Understanding:
Students understand that:
  • Adding or removing thermal energy from a system causes changes in particle motion of a pure substance.
  • Adding or removing thermal energy from a system causes changes in temperature of a pure substance.
  • Adding or removing thermal energy from a system causes changes in state of a pure substance.
AMSTI Resources:
AMSTI Module:
Exploring the Properties of Matter

NAEP Framework
NAEP Statement::
P12.5: Changes of state require a transfer of energy. Water has a very high specific heat, meaning it can absorb a large amount of energy while producing only small changes in temperature.

NAEP Statement::
P12.8: Atoms and molecules that compose matter are in constant motion (translational, rotational, or vibrational).

NAEP Statement::
P8.1: Properties of solids, liquids, and gases are explained by a model of matter that is composed of tiny particles in motion.

NAEP Statement::
P8.6a: Changes of state are explained by a model of matter composed of tiny particles that are in motion.

NAEP Statement::
P8.6b: When substances undergo changes of state, neither atoms nor molecules themselves are changed in structure.

NAEP Statement::
P8.6c: Mass is conserved when substances undergo changes of state.



Alabama Alternate Achievement Standards
AAS Standard:
SCI.AAS.8.4- Recognize that changes in temperature can cause changes in the state of matter of a substance; recognize that these changes are a result of changes in particle motion.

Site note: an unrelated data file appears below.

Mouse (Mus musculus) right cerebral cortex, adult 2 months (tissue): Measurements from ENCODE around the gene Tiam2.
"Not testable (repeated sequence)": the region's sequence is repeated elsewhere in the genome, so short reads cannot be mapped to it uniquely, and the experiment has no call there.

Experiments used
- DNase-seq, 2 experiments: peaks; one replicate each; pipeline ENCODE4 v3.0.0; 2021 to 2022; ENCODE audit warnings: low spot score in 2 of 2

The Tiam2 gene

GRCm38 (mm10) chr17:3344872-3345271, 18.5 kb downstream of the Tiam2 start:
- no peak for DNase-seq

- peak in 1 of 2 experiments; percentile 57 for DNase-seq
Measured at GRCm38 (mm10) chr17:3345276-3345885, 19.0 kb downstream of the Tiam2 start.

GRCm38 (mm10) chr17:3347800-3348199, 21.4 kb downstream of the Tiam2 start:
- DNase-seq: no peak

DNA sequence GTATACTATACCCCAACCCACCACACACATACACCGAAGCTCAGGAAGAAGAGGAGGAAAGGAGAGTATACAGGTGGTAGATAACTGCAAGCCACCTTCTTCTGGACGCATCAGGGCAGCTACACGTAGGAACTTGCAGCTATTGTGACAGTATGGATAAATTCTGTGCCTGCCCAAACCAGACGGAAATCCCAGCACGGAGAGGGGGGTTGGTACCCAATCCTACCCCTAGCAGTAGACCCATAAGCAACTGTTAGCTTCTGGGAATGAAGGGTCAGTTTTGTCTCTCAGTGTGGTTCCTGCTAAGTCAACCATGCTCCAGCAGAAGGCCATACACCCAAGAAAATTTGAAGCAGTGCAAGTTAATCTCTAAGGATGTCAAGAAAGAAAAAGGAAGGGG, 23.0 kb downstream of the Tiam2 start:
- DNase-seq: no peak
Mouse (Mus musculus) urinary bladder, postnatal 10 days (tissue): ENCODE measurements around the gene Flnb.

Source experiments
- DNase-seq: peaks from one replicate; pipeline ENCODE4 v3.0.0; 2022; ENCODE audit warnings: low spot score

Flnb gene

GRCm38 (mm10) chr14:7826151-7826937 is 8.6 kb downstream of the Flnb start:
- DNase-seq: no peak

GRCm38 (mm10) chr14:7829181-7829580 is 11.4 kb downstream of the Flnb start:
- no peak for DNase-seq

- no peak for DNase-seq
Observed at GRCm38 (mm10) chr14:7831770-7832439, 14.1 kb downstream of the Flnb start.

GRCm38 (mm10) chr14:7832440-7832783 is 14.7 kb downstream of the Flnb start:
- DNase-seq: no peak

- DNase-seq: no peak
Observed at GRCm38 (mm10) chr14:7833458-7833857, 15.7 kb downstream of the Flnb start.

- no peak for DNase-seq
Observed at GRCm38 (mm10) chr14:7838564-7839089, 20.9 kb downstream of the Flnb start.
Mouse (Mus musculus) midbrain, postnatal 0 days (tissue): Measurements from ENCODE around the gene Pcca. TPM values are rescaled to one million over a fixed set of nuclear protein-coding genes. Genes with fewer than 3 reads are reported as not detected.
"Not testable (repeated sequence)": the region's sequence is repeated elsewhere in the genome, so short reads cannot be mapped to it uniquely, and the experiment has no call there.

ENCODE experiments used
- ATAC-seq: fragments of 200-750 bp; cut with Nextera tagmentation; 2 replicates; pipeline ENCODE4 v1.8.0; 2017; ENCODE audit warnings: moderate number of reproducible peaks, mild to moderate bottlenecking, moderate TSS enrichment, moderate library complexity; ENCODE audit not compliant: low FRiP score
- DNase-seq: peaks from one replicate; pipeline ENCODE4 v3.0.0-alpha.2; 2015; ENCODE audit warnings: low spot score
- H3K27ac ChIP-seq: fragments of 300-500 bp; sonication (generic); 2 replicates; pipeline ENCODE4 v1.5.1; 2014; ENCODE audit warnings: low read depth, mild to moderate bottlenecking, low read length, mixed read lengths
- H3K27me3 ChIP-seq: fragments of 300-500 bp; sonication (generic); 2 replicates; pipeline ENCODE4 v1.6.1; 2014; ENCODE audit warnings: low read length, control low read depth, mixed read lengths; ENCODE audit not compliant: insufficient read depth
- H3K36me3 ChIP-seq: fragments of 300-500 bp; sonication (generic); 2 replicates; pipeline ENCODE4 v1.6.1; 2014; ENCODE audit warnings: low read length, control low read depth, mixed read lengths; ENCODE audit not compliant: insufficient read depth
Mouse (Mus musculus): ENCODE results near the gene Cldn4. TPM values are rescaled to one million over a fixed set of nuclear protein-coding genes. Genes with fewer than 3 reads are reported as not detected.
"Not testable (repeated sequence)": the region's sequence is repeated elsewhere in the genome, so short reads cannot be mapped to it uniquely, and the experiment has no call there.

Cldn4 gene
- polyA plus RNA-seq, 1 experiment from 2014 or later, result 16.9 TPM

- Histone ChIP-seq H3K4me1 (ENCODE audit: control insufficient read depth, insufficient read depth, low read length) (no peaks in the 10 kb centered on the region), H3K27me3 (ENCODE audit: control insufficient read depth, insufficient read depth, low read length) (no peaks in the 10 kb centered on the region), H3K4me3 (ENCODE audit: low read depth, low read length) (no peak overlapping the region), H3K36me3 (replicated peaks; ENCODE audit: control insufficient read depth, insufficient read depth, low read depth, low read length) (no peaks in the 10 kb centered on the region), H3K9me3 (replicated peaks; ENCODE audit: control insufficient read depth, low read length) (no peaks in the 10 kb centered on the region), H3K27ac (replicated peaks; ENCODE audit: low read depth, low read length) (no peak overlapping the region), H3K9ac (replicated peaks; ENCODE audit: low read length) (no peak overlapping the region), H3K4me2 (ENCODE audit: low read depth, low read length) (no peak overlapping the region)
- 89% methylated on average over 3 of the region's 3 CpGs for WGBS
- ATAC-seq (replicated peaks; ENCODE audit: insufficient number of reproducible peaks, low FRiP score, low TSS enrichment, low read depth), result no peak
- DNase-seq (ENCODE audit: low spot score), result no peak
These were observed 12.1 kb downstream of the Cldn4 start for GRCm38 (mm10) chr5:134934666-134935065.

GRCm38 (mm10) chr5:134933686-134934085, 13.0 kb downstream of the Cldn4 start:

Local/National Standards:

 

Primary Learning Objective(s):

Learning Target: Students can design and conduct an experiment to determine changes in particle motion, temperature, and state of a pure substance when thermal energy is added or removed from a system.

Additional Learning Objective(s):

 
 Preparation Information 

Total Duration:

61 to 90 Minutes

Materials and Resources:

Per group: 2 clear plastic cups

Various colors of food coloring

Hot and cold water (Review safety guidelines if water is hot enough to scald)

Safety goggles

Droppers

Thermometers

Timer/Stopwatches

Science Notebooks

Technology Resources Needed:

Computer with internet access

Projector for displaying youtube videos for students

Background/Preparation:

Students should know how to design an experiment that allows them to test for one variable. Students will be given the parameters for designing the experiment, but they must be able to control all variables except for the temperature of the water. Students should use the same amount of water and same amount of food coloring. This experiment is designed to scaffold the steps of designing an experiment, but the teacher can give more or less scaffolding depending on the students. 

This lesson is designed to be an introduction to particle motion, temperature, and thermal energy, so prior teaching on the topic is not necessary, however, students should be familiar with the concepts of molecules, temperature, and thermal energy.

Teacher must gather materials and have hot water and cold water available.

  Procedures/Activities: 

1. (15 Minutes) Watch the video Part(icles) of Your World: Crash Course Kids to introduce the concept of particles, phase changes, and thermal energy.